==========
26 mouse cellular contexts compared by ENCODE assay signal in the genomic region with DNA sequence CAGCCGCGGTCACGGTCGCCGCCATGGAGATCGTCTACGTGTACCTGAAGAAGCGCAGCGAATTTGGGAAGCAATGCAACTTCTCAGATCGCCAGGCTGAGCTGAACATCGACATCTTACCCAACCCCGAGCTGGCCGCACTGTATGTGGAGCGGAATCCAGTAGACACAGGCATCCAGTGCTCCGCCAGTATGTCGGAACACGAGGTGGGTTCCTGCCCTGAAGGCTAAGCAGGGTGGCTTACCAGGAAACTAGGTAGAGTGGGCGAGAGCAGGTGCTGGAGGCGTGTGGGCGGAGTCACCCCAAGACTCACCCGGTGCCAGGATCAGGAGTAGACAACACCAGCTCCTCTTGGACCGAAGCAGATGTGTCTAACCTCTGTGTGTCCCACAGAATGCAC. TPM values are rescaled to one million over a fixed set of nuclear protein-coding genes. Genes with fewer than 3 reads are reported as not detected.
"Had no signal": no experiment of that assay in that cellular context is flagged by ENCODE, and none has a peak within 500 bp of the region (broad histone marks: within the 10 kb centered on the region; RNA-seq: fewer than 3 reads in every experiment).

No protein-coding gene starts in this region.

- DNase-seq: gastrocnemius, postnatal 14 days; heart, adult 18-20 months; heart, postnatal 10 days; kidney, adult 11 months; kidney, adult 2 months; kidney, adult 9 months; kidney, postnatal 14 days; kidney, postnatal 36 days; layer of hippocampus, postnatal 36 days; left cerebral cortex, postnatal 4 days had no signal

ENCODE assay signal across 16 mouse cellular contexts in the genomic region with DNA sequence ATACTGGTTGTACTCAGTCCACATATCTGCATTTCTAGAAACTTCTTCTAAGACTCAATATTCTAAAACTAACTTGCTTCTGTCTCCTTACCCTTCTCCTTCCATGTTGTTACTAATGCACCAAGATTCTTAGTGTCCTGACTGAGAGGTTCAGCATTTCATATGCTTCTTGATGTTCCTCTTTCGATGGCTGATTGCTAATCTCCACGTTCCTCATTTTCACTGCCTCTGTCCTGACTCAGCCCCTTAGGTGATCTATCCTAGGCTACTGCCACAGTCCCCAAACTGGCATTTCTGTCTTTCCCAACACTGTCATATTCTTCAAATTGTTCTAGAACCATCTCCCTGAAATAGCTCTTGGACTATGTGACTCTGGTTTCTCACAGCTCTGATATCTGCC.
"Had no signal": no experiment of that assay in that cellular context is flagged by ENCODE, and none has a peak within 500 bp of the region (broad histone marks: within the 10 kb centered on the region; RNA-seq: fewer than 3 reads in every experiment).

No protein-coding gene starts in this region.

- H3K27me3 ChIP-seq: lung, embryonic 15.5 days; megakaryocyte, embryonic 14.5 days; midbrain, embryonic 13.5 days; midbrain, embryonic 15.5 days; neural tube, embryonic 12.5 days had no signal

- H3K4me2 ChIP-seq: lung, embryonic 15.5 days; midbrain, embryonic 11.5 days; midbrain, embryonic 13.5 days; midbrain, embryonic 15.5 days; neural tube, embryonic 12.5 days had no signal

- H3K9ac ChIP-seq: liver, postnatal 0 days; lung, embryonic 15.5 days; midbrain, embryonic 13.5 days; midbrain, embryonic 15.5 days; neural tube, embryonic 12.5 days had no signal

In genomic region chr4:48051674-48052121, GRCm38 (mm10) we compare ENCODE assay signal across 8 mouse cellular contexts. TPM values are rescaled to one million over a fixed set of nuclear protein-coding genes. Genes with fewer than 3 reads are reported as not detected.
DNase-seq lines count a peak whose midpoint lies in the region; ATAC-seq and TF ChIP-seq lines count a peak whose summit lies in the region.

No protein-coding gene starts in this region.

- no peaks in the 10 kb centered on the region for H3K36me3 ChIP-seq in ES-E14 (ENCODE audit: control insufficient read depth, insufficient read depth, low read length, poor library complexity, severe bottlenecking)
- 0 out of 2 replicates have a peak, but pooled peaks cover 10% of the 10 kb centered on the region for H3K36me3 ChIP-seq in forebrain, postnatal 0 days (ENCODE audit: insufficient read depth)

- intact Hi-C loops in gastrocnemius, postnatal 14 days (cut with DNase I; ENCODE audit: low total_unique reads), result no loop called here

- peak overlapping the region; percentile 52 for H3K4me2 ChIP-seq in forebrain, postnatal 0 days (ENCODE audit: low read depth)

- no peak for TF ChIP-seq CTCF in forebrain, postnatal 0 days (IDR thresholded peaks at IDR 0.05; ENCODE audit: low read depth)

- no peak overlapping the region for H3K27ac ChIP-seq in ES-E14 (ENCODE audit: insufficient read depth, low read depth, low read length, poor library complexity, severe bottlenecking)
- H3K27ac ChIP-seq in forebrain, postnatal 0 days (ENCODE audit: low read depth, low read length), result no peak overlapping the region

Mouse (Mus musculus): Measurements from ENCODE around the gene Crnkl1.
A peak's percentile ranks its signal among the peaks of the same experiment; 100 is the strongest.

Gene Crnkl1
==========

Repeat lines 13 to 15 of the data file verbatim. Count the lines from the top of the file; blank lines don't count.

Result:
No protein-coding gene starts in this region.

- no peaks in the 10 kb centered on the region for H3K36me3 ChIP-seq in ES-E14 (ENCODE audit: control insufficient read depth, insufficient read depth, low read length, poor library complexity, severe bottlenecking)
- 0 out of 2 replicates have a peak, but pooled peaks cover 10% of the 10 kb centered on the region for H3K36me3 ChIP-seq in forebrain, postnatal 0 days (ENCODE audit: insufficient read depth)